Non-commercial: Your files are available for personal use, but can’t be used commercially without permission.

I know this is complicated and can be kind of a pain, but this licensing business is really important to understand before you decide to share files. Now, on to the nuts and bolts of sharing…

Files and formats:

The whole point of sharing projects is for them to be usable by someone else, and your job is to make it as easy as possible for people to fabricate your project. That means including files in formats that make it easy for the largest number of people.

We all love Vectric software and ShopBot includes it with all tools, so including those file formats is probably the most helpful. They let the end user make modifications to both customize the cutting to fit their particular tool and cutting style, and to make the project better suit their needs.

There are, however, ShopBotters and Handibotters that …gasp!… might not use VCarvePro or Aspire, or haven’t kept their copies up to date. That’s why we also recommend that you include an additional format or two—for those folks. A common vector format like .dxf , .dwh, .eps, .ai, or .svg works well for 2d cutting, and .stl is pretty universal for 3d models.

What about ShopBot .sbp files? It’s certainly helpful to include them and they make a lot of sense for things like Handibot projects where all the tools are the same size with the same cutting capabilities. If you include ShopBot files though, try to make sure that the cutting speeds and pass depths are on the conservative end of the spectrum.


Creating instructions is a lot of work and not much fun, but there’s some information that people just need to know. Details like materials, bit size, and any extra supplies that are needed. So at the minimum, please include a readme.txt file that includes that information and hopefully a little about yourself and how someone can contact you with praise (and questions). For anything but the simplest projects, including a little more complete set of instructions—maybe with some pictures—will be very helpful. And just like design files, use formats that are universal and accessible like .pdf and .html.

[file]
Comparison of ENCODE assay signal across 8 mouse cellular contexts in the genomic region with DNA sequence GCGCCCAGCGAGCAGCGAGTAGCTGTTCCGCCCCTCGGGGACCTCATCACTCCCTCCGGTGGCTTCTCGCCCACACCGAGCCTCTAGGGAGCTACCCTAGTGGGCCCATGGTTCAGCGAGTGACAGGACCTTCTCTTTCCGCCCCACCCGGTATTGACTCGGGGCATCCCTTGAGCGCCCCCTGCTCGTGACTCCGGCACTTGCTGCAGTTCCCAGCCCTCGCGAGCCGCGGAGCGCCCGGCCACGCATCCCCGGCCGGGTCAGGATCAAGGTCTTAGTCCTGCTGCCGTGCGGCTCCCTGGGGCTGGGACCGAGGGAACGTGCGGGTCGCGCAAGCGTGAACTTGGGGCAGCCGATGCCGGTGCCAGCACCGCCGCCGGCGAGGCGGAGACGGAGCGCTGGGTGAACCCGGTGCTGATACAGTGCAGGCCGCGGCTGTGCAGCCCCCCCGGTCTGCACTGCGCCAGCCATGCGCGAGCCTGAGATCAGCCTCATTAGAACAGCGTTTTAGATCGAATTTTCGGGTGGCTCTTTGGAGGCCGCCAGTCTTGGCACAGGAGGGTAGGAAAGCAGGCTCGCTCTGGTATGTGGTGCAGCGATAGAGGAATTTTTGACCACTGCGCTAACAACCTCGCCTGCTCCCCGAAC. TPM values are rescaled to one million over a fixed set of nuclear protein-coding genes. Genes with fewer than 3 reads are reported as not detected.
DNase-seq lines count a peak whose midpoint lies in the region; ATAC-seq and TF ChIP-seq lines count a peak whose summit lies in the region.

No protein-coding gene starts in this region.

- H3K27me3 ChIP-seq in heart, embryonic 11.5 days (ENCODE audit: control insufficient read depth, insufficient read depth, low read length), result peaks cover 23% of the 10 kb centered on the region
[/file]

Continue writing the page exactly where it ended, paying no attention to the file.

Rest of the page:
Storage and Updating:

Very few designs and projects are static, and almost all (hopefully) improve over the years. Keeping the online version in sync can be tough, but is really important. Lots of projects including Shelter 2.0 and Handibot use Github as a “repository,” but in general it was designed for software projects and is pretty tough for many people to use. DropBox is another option for storing and sharing files, and there are lots of tool-specific sharing sites like


We all think we come up with project designs as a flash of inspiration and brilliance, but in reality they are almost always a composite of ideas that you have seen over the years. It’s often hard to place exactly where that inspiration came from and we all suffer a little from kleptonesia, defined in the Urban Dictionary as “(n.) condition characterized by forgetting the source of a stolen idea,” but it’s always better to err on the side of giving too much credit rather than not enough. If someone or something inspired you, make sure that you point that out!

Please don’t let all of this discourage you from sharing the things that you do. My intention is to make sure that when you do share files and projects that they are really useful to the end user, because that’s what it’s all about!